| May/June 1985

108 Garfield Avenue Madison, NJ. 07940

Morton writes in his book, 'In The Footsteps of Saint Paul', that to see Turkey one must see it through the eyes of a Turk. I have just returned from a 2,000 mile circuit of Turkey in the company of an ardent Turkish citizen, Ali Fuat Icel : artist, historian, philosopher and friend. The trip was more than just viewing one ancient ruins after another but rather was a confrontation with history for it truly is a new country in an old land that many will recall as Asia Minor. It is a place where the New Testament reads like a travelogue.

This nation of some 45 million people in an area about the size of Texas and Louisana combined is basically an agricultural economy that has a history beginning before 3,000 BC and which, only in recent times, has it moved into the twentieth century.

One day while visiting Tarsus, the birthplace of St. Paul, and specifically the well of the ancient city, I wandered through a market street looking into shops only to be approached by a merchant. I thought, 'Oh, no, not another rug salesman.' He smiled broadly and said, 'You American?' I nodded affirmatively and with that he grabbed my hand in his and started shaking it vigorously all the while repeating, 'Good, good!' At least here was one Turkish national who appreciated what the United States has done in its aid programs.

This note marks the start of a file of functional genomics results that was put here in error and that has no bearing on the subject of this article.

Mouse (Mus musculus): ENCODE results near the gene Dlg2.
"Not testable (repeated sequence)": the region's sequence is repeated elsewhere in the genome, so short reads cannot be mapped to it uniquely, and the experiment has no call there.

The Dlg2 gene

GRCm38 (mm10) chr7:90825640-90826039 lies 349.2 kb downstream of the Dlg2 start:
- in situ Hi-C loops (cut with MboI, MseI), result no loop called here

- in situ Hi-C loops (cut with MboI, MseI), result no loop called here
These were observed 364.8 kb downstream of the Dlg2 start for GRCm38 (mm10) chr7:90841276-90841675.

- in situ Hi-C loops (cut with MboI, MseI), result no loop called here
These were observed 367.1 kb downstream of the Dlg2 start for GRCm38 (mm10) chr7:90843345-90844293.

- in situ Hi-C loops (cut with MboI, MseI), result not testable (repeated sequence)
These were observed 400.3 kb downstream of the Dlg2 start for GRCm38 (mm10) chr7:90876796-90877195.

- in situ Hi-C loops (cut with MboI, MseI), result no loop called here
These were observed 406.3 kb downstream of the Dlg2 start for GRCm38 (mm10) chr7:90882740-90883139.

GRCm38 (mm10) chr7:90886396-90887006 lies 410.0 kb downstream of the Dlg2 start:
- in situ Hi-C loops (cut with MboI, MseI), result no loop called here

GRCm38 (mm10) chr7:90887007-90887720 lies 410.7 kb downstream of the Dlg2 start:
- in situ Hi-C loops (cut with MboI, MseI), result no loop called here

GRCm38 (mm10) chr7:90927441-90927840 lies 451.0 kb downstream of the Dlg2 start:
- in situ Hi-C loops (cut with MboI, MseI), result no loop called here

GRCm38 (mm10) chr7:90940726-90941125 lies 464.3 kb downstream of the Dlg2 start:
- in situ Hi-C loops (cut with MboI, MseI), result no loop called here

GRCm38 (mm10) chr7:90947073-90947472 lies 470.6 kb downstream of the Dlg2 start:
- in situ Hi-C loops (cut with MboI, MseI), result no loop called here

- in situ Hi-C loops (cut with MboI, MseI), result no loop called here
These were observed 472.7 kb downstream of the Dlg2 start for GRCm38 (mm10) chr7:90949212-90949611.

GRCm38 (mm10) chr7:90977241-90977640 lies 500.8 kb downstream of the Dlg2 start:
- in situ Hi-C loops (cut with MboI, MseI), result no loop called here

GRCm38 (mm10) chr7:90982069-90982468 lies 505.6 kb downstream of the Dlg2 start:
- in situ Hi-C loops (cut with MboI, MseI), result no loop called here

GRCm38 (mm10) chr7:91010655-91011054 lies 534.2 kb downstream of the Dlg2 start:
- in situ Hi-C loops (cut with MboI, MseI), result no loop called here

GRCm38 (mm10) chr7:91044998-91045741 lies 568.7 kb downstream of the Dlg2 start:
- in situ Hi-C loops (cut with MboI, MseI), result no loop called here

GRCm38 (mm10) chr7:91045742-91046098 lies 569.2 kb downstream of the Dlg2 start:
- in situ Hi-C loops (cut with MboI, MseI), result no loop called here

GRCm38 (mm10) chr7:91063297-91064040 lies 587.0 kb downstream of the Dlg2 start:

After World War II, t and other subsequent aid programs were not always appreciated fully throughout Europe. A British friend once remarked to me, 'Your American aid really is a subsidy of your own industry,' for what was happening was that our aid money was used to buy American products-... machines and supplies. I wondered, as I noticed such names as John Deere, which they pronounce 'John Deere', just how far and how long that had continued. This is what brought me to observing the farm scene and the tractors now replacing the donkey, the horse and camel.

The high Anatolian Plateau is the breadbasket of Turkey and here was my introduction to the Turkish version of the ubiquitous pick-up truck. Here, the modern farmer owns a tractor that is a machine of many uses.